Format

Send to

Choose Destination
Dig Dis Sci. 2019 Mar 14. doi: 10.1007/s10620-019-05585-8. [Epub ahead of print]

Utilization of Census Tract-Based Neighborhood Poverty Rates to Predict Non-adherence to Screening Colonoscopy.

Author information

1
Division of Digestive Diseases, Department of Medicine, Rush University Medical Center, 1725 West Harrison Street, Suite 206, Chicago, IL, 60612, USA.
2
Division of Digestive Diseases, Department of Medicine, Rush University Medical Center, 1725 West Harrison Street, Suite 206, Chicago, IL, 60612, USA. Joshua_Melson@rush.edu.

Abstract

OBJECTIVES:

Efforts to improve colorectal cancer (CRC) screening rates include recognizing predictors of colonoscopy non-adherence and identifying these high-risk patient populations. Past studies have focused on individual-level factors but few have evaluated the influence of neighborhood-level predictors. We sought to assess the effect of census tract-based neighborhood poverty rates on scheduled screening colonoscopy non-adherence.

METHODS:

In this prospective observational cohort study, data from electronic medical records and appointment tracking software were collected in 599 patients scheduled to undergo outpatient CRC screening colonoscopy at two academic endoscopy centers between January 2011 and December 2012. Non-adherence was defined as failure to attend a colonoscopy appointment within 1 year of the date it was electronically scheduled. Neighborhood poverty rate was determined by matching patients' self-reported home address with their corresponding US census tract. Individual factors including medical comorbidities and prior appointment adherence behavior were also collected.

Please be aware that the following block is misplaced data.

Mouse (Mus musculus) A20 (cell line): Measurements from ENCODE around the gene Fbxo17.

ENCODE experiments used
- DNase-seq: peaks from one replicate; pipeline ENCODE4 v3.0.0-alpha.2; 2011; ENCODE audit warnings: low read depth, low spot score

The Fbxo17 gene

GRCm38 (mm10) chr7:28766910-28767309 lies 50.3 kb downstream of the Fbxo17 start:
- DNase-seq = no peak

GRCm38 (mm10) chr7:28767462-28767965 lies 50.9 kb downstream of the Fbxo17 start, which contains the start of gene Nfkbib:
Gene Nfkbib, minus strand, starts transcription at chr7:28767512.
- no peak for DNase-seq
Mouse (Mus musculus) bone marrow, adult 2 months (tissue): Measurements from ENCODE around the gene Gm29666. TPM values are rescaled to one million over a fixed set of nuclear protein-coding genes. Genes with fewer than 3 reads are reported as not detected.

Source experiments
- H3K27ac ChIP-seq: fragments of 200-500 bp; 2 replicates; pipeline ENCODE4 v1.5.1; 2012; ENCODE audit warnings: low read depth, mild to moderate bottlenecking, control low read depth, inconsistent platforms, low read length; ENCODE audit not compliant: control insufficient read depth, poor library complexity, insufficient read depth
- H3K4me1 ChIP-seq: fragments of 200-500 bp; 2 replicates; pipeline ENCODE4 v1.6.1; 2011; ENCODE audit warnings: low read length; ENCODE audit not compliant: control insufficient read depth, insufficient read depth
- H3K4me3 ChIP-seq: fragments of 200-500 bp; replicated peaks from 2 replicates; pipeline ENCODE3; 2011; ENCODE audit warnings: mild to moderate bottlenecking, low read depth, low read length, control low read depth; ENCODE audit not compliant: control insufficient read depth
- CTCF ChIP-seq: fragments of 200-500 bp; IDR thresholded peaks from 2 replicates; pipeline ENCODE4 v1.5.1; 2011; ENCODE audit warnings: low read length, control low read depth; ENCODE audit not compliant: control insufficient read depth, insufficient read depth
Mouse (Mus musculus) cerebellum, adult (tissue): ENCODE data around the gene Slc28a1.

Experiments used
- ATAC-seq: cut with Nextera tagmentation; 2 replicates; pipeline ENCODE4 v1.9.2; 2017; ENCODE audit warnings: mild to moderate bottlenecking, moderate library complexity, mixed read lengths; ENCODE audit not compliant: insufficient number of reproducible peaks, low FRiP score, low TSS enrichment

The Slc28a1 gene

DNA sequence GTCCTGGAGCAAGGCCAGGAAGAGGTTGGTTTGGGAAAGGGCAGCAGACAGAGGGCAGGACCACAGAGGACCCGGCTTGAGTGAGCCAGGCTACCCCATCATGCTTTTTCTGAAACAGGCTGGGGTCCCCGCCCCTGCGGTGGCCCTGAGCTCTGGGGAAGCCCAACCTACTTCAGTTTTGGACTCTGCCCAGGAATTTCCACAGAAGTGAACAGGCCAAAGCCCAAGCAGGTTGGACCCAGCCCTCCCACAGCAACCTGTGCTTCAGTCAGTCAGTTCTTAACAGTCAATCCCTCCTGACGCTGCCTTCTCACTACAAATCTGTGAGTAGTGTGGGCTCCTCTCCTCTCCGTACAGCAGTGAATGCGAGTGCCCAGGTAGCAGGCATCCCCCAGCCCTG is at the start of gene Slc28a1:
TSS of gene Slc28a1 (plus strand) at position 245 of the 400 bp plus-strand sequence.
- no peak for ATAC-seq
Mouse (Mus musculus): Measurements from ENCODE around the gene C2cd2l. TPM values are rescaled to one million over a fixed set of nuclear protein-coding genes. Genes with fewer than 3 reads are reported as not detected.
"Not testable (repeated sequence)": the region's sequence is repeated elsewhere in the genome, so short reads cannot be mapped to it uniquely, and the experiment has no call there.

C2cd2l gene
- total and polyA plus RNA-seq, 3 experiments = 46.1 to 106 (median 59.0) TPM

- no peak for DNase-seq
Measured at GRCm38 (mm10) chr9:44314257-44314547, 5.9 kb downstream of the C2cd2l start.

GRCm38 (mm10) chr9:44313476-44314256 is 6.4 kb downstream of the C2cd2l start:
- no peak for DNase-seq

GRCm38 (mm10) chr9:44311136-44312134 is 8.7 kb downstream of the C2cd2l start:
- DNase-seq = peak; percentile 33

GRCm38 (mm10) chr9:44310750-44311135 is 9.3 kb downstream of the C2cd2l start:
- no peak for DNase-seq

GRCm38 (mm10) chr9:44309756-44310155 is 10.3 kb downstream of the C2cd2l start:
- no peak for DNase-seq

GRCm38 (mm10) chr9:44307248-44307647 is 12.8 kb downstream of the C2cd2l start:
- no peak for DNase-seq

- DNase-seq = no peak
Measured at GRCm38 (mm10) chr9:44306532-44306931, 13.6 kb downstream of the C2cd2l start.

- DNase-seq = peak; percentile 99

RESULTS:

Overall, 17% (65/383) of patients were non-adherent to scheduled colonoscopy at 1-year follow-up. Neighborhood poverty rate was a significant predictor of non-adherence to scheduled screening colonoscopy in multivariate modeling (OR 1.53 per 10% increase in neighborhood poverty rate, 95% CI 1.21-1.95, p < 0.001). By incorporating the neighborhood poverty rate, screening colonoscopy non-adherence was 31% at the highest quartile compared to 14% at the lowest quartile of neighborhood poverty rates (p = 0.006).

CONCLUSIONS:

Census tract-based neighborhood poverty rates can be used to predict non-adherence to scheduled screening colonoscopy. Targeted efforts to increase CRC screening efficiency and completion among patients living in high-poverty geographic regions could reduce screening disparities and improve utilization of endoscopy unit resources.

KEYWORDS:

Colonoscopy; Geocoding; Neighborhood socioeconomic status; Organizational efficiency

PMID:
30874988
DOI:
10.1007/s10620-019-05585-8

Supplemental Content

Full text links

Icon for Springer
Loading ...
Support Center